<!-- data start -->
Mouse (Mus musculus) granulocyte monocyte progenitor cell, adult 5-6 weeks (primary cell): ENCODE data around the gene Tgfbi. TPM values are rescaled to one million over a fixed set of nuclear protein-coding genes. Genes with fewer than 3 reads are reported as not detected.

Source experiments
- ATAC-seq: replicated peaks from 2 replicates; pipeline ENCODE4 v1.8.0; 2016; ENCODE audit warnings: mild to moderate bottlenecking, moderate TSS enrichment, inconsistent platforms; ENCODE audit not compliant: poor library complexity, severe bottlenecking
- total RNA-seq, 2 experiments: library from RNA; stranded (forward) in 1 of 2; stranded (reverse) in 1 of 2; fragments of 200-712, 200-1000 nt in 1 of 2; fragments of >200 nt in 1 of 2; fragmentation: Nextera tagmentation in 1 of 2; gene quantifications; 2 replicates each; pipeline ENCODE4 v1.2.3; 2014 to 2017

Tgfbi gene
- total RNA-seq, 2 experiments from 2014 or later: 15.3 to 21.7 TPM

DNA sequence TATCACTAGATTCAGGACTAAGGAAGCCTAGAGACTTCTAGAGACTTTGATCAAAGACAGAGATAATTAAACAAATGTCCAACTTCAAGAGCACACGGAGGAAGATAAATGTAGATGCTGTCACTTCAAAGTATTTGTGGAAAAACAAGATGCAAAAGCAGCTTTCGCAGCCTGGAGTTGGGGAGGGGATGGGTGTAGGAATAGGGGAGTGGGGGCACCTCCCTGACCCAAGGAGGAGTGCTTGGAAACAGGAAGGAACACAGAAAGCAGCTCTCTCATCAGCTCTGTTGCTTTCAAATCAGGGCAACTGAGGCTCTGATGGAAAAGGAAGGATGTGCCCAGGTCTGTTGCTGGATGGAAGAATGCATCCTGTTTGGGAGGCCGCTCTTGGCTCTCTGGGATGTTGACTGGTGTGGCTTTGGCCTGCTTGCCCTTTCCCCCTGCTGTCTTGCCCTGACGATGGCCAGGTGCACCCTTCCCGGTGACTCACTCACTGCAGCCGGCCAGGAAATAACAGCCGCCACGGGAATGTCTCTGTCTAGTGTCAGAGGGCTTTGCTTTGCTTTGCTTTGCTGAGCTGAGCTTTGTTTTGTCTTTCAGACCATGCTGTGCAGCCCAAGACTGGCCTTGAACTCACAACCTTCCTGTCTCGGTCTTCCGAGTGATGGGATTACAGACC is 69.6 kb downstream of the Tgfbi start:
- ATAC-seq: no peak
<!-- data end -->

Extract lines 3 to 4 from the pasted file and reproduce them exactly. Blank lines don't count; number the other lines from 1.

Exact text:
- ATAC-seq: replicated peaks from 2 replicates; pipeline ENCODE4 v1.8.0; 2016; ENCODE audit warnings: mild to moderate bottlenecking, moderate TSS enrichment, inconsistent platforms; ENCODE audit not compliant: poor library complexity, severe bottlenecking
- total RNA-seq, 2 experiments: library from RNA; stranded (forward) in 1 of 2; stranded (reverse) in 1 of 2; fragments of 200-712, 200-1000 nt in 1 of 2; fragments of >200 nt in 1 of 2; fragmentation: Nextera tagmentation in 1 of 2; gene quantifications; 2 replicates each; pipeline ENCODE4 v1.2.3; 2014 to 2017